Latin America topped the world in the gender equality stakes while Asia took the wooden spoon, according to a recent report by Mercer.
The report entitled When Women Thrive, Businesses Thrive
, found that in Latin America was the world’s top region for workplace gender equality. Even though women only accounted for 36 per cent of the total workforce in 2015, Mercer estimates this will increase to 49 per cent by 2025 – making it the only region to hit gender parity in that time.
The number of female executives in Latin America is also estimated to climb. From 17 per cent in 2015, 44 per cent of executives are predicted to be women by 2025.
The region is also the best globally when it comes to equal representation in middle management (51%) as well as profit & loss (P&L) and functional roles (48%).
Asia is the world’s worst performing region, according to the report. By 2025, female representation is projected to reach only 28 per cent at the professional level. This is a slight increase from the 25 per cent rate in 2015.
Organisations in Asia are also some of the least likely to focus on gender diversity strategies. Only 30 per cent took efforts to engage middle management on this matter while 25 per cent aimed for equality in pay.
When it comes to overall women labour participation by 2025, Mercer projected the other regions would reach the following levels:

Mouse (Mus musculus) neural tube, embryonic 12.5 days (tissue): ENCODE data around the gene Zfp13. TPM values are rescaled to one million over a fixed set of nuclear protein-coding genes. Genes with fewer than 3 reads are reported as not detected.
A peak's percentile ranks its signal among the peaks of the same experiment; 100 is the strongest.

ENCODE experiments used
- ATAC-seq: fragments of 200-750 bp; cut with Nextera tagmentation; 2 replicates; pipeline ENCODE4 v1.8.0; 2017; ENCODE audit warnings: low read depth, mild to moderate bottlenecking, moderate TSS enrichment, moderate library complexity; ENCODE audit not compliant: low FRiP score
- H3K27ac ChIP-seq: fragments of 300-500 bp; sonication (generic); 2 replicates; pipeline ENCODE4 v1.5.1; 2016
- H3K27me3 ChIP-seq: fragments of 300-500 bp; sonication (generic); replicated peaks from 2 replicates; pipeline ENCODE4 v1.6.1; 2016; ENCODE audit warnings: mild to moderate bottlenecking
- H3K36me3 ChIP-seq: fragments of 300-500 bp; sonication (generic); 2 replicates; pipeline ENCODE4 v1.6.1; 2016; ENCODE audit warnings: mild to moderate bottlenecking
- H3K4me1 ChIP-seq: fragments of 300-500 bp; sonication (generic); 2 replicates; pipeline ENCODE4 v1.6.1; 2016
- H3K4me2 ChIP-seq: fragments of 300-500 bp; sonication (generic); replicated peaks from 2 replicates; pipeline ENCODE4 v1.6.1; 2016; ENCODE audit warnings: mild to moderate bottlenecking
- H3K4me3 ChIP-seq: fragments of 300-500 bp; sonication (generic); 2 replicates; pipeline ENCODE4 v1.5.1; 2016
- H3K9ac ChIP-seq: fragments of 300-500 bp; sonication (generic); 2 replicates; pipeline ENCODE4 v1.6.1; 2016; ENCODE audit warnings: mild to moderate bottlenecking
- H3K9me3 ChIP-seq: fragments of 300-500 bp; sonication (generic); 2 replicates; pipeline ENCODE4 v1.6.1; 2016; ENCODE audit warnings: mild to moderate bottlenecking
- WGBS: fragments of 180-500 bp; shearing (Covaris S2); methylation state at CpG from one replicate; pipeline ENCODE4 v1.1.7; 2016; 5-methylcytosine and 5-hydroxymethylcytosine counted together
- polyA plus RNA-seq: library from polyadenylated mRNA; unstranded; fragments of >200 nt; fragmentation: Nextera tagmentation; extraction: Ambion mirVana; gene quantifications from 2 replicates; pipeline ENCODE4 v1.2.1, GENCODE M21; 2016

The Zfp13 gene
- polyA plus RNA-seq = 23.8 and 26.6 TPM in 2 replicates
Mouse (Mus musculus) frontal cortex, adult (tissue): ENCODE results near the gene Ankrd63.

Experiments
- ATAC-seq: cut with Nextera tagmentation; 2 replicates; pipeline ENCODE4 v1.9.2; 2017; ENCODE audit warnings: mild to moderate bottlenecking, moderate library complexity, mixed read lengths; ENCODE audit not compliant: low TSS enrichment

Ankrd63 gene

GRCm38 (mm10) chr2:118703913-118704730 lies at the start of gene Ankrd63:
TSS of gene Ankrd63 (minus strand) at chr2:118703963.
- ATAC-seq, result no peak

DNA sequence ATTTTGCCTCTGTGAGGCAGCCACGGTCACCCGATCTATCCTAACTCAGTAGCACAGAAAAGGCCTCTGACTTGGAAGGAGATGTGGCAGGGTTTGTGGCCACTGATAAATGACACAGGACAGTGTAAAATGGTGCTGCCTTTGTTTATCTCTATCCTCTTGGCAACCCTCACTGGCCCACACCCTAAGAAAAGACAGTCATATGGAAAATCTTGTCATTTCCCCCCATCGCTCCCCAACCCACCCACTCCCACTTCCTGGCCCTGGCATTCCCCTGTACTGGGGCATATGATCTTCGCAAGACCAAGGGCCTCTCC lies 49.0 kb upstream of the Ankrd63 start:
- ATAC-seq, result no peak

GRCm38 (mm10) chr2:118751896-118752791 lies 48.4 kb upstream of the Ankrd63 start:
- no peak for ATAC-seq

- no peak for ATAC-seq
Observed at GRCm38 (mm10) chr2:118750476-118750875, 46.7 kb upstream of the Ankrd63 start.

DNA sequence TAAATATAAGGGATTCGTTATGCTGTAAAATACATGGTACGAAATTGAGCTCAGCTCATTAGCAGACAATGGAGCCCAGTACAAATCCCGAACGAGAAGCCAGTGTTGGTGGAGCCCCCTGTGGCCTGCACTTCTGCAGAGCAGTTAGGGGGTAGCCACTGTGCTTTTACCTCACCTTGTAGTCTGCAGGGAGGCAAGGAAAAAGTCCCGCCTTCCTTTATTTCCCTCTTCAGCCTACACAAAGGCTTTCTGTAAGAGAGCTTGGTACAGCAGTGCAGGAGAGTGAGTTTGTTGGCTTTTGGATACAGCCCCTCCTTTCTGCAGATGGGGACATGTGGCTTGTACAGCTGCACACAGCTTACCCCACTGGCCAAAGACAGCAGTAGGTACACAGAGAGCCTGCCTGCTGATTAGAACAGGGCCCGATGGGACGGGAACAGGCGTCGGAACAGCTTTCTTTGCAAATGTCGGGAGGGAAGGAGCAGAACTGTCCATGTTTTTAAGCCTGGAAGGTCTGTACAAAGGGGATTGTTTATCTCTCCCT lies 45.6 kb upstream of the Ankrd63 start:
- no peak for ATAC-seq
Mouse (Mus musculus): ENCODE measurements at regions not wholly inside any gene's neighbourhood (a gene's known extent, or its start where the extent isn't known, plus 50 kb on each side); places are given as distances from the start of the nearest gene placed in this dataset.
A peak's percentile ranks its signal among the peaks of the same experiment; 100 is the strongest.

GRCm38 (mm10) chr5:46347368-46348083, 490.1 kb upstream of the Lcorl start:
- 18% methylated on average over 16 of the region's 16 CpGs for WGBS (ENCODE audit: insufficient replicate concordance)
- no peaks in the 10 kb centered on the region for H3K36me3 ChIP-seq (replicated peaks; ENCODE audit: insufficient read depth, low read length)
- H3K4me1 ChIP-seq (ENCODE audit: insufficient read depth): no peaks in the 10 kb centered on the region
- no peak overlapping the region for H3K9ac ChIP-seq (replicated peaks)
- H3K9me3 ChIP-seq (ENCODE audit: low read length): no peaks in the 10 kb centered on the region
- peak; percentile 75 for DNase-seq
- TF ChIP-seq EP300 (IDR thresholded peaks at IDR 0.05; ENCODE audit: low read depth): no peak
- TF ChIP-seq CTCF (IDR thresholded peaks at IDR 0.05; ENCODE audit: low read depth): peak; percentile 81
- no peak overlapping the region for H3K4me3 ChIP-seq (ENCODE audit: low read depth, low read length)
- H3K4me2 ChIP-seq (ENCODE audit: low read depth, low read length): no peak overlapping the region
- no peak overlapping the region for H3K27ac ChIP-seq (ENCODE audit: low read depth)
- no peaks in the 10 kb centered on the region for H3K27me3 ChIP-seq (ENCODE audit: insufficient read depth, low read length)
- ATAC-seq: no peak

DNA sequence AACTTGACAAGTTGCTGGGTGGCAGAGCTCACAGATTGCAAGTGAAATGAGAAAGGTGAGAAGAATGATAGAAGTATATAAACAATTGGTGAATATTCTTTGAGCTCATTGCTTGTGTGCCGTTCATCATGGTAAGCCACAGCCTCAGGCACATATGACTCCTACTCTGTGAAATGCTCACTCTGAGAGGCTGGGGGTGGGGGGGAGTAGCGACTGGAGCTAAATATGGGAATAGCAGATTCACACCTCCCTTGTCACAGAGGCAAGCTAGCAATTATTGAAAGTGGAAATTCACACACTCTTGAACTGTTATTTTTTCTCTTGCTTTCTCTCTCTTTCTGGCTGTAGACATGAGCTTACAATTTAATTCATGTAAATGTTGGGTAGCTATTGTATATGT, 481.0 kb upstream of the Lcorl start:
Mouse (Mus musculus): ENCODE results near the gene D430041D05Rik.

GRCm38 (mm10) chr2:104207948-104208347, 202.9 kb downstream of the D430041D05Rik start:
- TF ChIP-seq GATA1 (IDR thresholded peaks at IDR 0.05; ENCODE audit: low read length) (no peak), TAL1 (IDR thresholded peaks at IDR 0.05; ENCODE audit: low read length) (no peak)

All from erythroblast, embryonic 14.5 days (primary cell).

- Thirty-seven per cent in Europe (stagnant from 37% in 2015)
- Forty per cent in Australia & New Zealand (up from 35% in 2015)
- Forty per cent in the US & Canada (up from 39% in 2015)
The report contained a number of practical solutions for HR about what to do to reach gender equality within the workforce over the next decade.
- Ensure leaders are actively involved in diversity and inclusion, driving for change through both communication and behaviour
- Focus on gender equality at all positions along the pipeline to help gradually bring more women up into executive roles
- Train managers in supporting staff through maternity/paternity leave, returning to work, and recognising unconscious bias
- Redesign and revaluate jobs to take advantage of the unique competencies that women bring to the role
- Implement proper pay equity analyses conducted by a dedicated team and include formal protocols to rectify any discrepancies found
- Identify gender-specific health needs and support women’s unique relationship with healthcare providers
- Offer retirement plans tailored to women’s behaviour, lifespans and other needs by monitoring savings and investment options